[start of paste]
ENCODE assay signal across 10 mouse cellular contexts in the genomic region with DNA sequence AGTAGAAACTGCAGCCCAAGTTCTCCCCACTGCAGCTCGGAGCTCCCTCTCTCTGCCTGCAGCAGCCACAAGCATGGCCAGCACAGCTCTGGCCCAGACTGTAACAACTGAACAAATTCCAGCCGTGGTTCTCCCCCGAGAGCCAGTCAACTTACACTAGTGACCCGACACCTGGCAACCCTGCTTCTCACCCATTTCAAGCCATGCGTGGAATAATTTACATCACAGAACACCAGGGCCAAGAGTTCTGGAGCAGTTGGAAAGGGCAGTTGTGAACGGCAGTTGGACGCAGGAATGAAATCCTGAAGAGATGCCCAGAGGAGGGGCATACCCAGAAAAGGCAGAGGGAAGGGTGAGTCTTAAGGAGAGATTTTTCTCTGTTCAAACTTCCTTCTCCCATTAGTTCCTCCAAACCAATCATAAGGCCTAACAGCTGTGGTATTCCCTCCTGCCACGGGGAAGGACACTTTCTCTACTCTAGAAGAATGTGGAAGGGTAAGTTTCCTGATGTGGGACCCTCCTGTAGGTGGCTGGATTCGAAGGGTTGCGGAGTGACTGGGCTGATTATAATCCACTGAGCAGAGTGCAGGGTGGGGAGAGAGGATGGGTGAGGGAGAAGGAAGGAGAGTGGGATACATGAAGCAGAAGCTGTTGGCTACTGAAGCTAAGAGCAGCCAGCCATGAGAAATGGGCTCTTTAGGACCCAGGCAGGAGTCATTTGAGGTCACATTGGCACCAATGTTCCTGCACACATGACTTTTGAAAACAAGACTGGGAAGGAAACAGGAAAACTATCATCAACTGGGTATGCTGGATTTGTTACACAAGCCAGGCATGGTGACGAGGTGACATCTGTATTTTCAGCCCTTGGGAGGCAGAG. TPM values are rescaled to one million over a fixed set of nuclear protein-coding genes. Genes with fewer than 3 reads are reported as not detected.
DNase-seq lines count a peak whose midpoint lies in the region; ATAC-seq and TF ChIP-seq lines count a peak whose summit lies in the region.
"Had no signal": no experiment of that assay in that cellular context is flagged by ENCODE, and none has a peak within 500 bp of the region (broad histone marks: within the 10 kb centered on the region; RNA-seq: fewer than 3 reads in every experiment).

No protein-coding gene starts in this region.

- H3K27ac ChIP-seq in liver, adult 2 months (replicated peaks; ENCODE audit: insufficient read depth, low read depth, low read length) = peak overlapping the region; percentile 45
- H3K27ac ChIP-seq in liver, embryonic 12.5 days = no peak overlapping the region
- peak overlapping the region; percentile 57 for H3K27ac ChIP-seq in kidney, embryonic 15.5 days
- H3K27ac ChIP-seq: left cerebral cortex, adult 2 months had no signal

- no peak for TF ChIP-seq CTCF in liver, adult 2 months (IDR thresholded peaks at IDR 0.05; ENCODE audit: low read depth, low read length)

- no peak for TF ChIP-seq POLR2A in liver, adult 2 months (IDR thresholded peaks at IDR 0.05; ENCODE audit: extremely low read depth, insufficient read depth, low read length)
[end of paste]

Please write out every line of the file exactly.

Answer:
ENCODE assay signal across 10 mouse cellular contexts in the genomic region with DNA sequence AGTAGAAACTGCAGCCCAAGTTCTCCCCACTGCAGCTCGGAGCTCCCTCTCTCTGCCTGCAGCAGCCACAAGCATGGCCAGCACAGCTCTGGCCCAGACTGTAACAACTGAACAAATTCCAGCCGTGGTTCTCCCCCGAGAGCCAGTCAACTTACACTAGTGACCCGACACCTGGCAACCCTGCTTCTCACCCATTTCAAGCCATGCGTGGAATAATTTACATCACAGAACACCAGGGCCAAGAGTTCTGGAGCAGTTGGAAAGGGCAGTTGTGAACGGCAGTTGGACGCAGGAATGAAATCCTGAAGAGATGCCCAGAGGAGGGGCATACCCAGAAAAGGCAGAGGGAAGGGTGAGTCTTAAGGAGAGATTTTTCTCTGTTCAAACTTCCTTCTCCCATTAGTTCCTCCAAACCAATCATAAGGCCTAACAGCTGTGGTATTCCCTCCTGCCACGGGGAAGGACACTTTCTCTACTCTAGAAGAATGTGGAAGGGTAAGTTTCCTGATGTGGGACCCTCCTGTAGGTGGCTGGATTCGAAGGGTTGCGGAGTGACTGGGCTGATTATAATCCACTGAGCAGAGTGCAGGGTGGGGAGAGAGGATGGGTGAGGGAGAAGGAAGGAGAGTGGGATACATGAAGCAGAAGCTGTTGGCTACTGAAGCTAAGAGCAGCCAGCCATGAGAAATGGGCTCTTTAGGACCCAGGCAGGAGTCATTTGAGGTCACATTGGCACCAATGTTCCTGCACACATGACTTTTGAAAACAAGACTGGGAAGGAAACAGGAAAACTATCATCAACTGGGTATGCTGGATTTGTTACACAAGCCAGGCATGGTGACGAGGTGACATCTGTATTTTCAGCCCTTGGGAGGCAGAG. TPM values are rescaled to one million over a fixed set of nuclear protein-coding genes. Genes with fewer than 3 reads are reported as not detected.
DNase-seq lines count a peak whose midpoint lies in the region; ATAC-seq and TF ChIP-seq lines count a peak whose summit lies in the region.
"Had no signal": no experiment of that assay in that cellular context is flagged by ENCODE, and none has a peak within 500 bp of the region (broad histone marks: within the 10 kb centered on the region; RNA-seq: fewer than 3 reads in every experiment).

No protein-coding gene starts in this region.

- H3K27ac ChIP-seq in liver, adult 2 months (replicated peaks; ENCODE audit: insufficient read depth, low read depth, low read length) = peak overlapping the region; percentile 45
- H3K27ac ChIP-seq in liver, embryonic 12.5 days = no peak overlapping the region
- peak overlapping the region; percentile 57 for H3K27ac ChIP-seq in kidney, embryonic 15.5 days
- H3K27ac ChIP-seq: left cerebral cortex, adult 2 months had no signal

- no peak for TF ChIP-seq CTCF in liver, adult 2 months (IDR thresholded peaks at IDR 0.05; ENCODE audit: low read depth, low read length)

- no peak for TF ChIP-seq POLR2A in liver, adult 2 months (IDR thresholded peaks at IDR 0.05; ENCODE audit: extremely low read depth, insufficient read depth, low read length)